Rules implemented last year require divorcing couples to enter arbitration before heading to court, but solicitors have expressed concern that the guidelines are not being followed. As government cuts to legal aid threaten to deprive many prospective litigants of access to justice, some people are electing to represent themselves in the courtroom to save money. DIY divorces may be popular in some parts of England, but finding an affordable family solicitor in Exeter and, indeed, elsewhere, provides complainants with the best opportunity to reach a favourable settlement in or out of court.


Having been made law in 2011, rules requiring divorcing couples to mediate were intended to reduce the costs associated with litigation by settling divorce cases early. Few people would argue that the new guidelines are not a positive step forward in so far as they promote mediation above litigation, but there is a danger that the changes will merely reinforce a two-tier system of justice as cutbacks to legal aid are implemented.

Divorcing couples are already showing a reluctance to enter arbitration due to financial concerns, so the situation is likely to worsen as more people are denied legal aid in family law cases. The Government intends to cut spending on legal aid by £350 million a year, meaning that free advice and legal representation will not be provided for the majority of applicants. Wealthy litigants will be able to afford the best representation, but impecunious couples are set to struggle. It is likely that many will resort to representing themselves in a bid to secure justice.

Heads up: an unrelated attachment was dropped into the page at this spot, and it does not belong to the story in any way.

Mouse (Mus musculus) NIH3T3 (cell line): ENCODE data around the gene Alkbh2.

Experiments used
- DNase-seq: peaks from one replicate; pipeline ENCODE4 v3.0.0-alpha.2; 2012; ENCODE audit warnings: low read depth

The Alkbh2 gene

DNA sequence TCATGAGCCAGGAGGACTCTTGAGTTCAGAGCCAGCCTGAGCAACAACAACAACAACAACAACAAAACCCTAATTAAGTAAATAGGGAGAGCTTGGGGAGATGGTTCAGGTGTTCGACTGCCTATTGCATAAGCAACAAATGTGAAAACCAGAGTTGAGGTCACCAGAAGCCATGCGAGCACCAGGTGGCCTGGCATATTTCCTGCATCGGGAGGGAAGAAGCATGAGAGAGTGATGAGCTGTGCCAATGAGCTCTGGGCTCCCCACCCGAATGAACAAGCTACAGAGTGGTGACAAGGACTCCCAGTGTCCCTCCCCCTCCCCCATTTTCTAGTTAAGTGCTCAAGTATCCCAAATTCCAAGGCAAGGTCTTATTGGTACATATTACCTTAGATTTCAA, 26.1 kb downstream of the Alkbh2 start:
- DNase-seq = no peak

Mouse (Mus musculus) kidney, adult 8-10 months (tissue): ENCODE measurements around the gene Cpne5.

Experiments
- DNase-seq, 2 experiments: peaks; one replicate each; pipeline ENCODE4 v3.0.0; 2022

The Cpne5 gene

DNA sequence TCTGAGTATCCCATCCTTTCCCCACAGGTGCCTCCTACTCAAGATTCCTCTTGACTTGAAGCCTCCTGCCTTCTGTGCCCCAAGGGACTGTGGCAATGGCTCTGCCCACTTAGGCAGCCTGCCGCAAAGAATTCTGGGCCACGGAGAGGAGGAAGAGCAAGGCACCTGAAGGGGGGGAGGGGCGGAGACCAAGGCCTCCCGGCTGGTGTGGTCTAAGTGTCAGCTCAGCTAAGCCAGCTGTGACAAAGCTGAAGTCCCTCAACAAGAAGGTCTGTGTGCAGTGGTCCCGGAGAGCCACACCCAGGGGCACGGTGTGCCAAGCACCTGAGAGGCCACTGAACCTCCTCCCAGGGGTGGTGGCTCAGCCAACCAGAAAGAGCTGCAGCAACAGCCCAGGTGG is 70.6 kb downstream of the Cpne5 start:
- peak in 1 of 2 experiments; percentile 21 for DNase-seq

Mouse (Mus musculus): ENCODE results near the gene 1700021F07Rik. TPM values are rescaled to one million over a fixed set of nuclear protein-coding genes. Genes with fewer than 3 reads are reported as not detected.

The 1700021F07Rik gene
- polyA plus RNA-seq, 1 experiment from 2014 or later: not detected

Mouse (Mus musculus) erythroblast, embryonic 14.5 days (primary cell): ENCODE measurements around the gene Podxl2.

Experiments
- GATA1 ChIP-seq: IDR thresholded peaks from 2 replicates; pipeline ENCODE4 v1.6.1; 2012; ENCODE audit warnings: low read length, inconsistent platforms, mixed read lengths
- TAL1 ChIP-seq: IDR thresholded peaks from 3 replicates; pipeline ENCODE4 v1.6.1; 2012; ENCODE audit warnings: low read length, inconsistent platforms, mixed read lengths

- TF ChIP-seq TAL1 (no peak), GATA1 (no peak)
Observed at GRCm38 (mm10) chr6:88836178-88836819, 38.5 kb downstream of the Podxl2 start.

Mediation does offer a faster, cheaper way to settle a divorce than thrashing out details in the courtroom, but couples who cannot afford this may also be representing themselves, so the arbitration system only saves money for litigants who have funds in the first place.


The role of family law solicitors in divorce proceedings ought not to be underestimated. Advising clients at every stage of litigation, solicitors will even brief barristers ahead of court appearances. Professional legal representation provides litigants with access the resources they need in order to obtain the best possible divorce settlement. Self-representation, on the other hand, provides complainants with an extraordinarily easy opportunity to make significant mistakes. There is no substitute for professional legal representation.

DIY divorces may be on the rise as a result of financial pressure, but affordable family law solicitors can still be found. Money can be saved on divorces by entering the arbitration system, but no penny is worth sparing if litigants are required to go to court without professional representation.

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